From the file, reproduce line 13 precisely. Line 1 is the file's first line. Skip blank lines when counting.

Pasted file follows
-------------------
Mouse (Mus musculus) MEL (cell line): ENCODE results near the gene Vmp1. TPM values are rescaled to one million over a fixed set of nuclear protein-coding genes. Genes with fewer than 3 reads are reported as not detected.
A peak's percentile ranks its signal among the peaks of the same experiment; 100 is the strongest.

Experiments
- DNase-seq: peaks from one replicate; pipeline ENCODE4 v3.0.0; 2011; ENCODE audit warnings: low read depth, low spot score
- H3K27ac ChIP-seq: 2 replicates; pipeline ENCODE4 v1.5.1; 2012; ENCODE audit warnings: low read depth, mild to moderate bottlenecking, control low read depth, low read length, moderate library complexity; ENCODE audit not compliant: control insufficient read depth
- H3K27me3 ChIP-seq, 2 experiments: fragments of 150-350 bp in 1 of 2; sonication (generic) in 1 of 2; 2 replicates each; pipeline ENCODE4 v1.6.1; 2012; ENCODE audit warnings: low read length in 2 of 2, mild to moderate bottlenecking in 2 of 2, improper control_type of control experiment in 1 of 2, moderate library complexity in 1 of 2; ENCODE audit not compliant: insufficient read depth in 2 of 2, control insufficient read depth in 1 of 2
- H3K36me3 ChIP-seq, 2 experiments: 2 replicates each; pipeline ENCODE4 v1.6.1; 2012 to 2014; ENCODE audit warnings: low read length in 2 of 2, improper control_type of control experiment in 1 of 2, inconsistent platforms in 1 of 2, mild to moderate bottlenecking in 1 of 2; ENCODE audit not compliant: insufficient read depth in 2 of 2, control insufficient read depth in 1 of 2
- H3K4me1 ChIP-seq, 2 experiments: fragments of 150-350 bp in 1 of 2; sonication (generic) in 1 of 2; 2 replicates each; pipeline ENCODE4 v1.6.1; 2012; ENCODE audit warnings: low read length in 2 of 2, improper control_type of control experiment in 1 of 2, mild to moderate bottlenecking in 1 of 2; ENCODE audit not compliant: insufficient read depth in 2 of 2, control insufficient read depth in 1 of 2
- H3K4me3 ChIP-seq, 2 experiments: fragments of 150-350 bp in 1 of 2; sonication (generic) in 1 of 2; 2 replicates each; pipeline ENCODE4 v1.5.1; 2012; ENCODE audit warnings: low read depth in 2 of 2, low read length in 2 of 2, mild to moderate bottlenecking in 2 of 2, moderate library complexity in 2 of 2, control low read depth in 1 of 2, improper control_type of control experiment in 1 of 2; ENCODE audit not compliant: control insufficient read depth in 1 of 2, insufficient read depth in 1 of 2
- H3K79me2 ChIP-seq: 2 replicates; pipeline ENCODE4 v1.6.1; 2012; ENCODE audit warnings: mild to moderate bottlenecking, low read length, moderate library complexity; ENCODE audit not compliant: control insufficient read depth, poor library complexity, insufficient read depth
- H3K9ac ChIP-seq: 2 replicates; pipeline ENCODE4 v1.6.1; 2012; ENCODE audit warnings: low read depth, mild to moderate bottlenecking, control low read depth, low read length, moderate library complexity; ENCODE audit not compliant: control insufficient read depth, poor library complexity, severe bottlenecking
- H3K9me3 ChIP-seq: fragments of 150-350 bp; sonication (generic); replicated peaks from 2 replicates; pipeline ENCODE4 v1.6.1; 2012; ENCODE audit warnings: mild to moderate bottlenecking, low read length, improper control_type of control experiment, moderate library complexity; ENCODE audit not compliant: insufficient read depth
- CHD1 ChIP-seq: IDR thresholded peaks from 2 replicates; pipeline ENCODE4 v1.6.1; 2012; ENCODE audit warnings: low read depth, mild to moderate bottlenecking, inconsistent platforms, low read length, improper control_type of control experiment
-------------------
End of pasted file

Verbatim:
- CHD1 ChIP-seq: IDR thresholded peaks from 2 replicates; pipeline ENCODE4 v1.6.1; 2012; ENCODE audit warnings: low read depth, mild to moderate bottlenecking, inconsistent platforms, low read length, improper control_type of control experiment